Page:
We tend to think that programming languages are getting smarter every year. But do they? Many people also believe that the endless stream of open source frameworks makes us more productive. But is that the full truth?
It’s hard to measure productivity. And, of course, we can produce more beautiful and bigger systems than ever before. It can however still take a considerable amount of time to build something like a business input form based on an underlying database model. Why is that?
The answer is in what our current languages actually do for us—or rather, what they don’t do for us. Besides basic arithmetic and logic operators, they manage objects in memory and make sure we can call methods from other methods. Sure, most languages can do a lot more, like closures, immutability, generics, co-routines, and so on. But all these features are just there to make programming easier, safer, or more fun. They do not contradict my basic premise that most languages today just process code to manage data in memory.
It becomes interesting when you ask yourself what we use these languages for. In any typical business or web application, we write and query data to and from databases; facilitate communication between client, server, and external systems; and do some business logic. Business logic can be as complex as you want it to be—it can check constraints, do complex calculations, or concern very specific queries. But on average, those business logic functions do not make up more than, say, twenty percent of the total. That’s because most of the code we write is meant to handle data communications with the outside world.
To put this into perspective, we should look beyond current mainstream architectures. In the nineties we had fourth-generation languages (4GL) that had a native interface with the underlying database. Instead of calling an API to execute a handwritten query, we could just refer to tables and columns to get things done. It was even possible to define screens in terms of the underlying data model, automatically handling common use cases. True, these two-tier environments were not perfect and gave way to the three-tier services-based architectures that we tend to use today. But some are still in use, and they prove the theory that a programming language does not have to limit itself to managing internal memory.
But wait! We have frameworks, don’t we? They can make things easier, so we can write less code. Especially since the advent of the Internet and open source, an almost inconceivable amount of creative effort has been put into the thousands of frameworks and libraries out there, and some frameworks do pretty well. They help us implement services, load and submit screen forms, access databases, and other important stuff.
The problem is that frameworks won’t help you get rid of the eighty percent of source code that do not actually fall under business logic. They help you glue things together, but because all data is still passing through all layers of an application (assuming an SOA architecture, of course), we still have to glue the frameworks to each other.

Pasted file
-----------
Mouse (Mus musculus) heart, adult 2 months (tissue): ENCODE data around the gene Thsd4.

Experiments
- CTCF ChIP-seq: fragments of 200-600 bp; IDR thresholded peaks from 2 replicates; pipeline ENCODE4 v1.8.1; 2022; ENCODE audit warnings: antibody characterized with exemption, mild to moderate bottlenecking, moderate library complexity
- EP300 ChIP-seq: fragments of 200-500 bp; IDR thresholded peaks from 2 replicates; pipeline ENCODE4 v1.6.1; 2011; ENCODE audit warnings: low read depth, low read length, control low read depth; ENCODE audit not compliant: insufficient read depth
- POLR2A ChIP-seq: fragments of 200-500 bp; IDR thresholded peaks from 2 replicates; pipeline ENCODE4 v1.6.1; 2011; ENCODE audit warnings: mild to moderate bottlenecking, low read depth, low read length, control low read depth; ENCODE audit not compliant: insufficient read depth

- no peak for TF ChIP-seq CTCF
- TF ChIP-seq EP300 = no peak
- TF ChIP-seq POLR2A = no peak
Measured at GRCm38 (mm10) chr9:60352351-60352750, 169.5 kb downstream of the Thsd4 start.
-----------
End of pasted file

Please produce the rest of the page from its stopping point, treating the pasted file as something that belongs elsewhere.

We do all that secretly knowing that most of the code we write can be derived from the conceptual data model of the given system. Adepts of model-driven development (MDD) know that. But they have their own problems because they tend to use code generation, which indirectly keeps them stuck in third-generation languages and frameworks like the rest of us.
There is a saying: “Don’t try to fix the language.” It was used to criticize people building stuff, especially in C++, who distanced themselves so much from the underlying language that they eventually made things more complicated than they were to begin with. I think we can apply that saying to some of today’s frameworks. Although some do an amazing job, they cannot fundamentally extend the language with better abstractions. Frameworks were never able to really add garbage collection to a language. They can use tricks to help us with asynchronous behavior, but they cannot add real co-routines without the compiler’s help. By the same token, you cannot add persistency awareness or something like native communications to a language that is concerned only with internal memory.
What we need is better languages.
Not better in the sense of steeling features from languages invented in the sixties and seventies, which seems to be a popular hobby these days. All that does is change how we humans interface with the language.
Instead, we should develop new abstractions that make languages aware of their inescapable surroundings: databases and client-server communication. I know we might need some research here, and it may sound challenging. But if we do this better than in the nineties, there is huge potential to boost the productivity of application developers like never before, while at the same time improving reliability, maintainability, and quality. Let’s start thinking today.